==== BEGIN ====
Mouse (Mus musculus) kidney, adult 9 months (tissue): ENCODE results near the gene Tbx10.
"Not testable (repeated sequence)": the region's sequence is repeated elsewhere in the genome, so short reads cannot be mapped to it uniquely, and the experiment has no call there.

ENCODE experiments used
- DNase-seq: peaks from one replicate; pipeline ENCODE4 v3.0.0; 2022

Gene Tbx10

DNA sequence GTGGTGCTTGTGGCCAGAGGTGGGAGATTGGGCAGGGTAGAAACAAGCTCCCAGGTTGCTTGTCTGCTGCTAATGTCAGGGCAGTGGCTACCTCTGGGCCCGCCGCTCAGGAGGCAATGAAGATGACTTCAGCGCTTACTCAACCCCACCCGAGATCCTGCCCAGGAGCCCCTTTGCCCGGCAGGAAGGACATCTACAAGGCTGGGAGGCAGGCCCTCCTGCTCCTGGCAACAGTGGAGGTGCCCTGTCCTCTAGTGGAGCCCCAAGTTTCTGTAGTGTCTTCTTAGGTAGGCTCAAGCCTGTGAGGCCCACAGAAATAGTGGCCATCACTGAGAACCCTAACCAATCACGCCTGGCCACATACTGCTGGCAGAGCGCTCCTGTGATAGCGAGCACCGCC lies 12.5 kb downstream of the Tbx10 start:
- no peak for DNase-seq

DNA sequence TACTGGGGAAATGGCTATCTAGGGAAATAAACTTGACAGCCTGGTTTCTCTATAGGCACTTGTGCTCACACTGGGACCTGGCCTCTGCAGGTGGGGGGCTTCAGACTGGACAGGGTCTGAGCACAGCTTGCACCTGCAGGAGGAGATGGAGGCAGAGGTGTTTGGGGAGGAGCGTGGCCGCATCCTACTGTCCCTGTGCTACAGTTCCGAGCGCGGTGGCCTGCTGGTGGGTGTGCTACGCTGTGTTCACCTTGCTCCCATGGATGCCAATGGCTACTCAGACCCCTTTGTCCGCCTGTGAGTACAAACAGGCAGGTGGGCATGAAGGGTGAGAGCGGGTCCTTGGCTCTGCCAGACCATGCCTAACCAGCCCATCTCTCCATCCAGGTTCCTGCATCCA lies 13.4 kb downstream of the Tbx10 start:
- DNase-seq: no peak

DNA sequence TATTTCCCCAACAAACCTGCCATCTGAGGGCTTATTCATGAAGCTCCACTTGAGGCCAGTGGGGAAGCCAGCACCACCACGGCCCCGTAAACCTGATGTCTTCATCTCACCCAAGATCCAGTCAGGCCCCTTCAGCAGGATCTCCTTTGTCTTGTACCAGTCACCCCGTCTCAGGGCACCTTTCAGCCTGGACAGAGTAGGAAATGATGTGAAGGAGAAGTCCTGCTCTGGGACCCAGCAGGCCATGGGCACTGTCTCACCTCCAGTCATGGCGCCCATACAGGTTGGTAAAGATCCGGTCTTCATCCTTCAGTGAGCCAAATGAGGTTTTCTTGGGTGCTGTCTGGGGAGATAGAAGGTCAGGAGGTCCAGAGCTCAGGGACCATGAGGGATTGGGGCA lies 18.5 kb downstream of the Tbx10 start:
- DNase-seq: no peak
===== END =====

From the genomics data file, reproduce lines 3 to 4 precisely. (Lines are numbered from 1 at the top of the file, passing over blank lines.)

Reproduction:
ENCODE experiments used
- DNase-seq: peaks from one replicate; pipeline ENCODE4 v3.0.0; 2022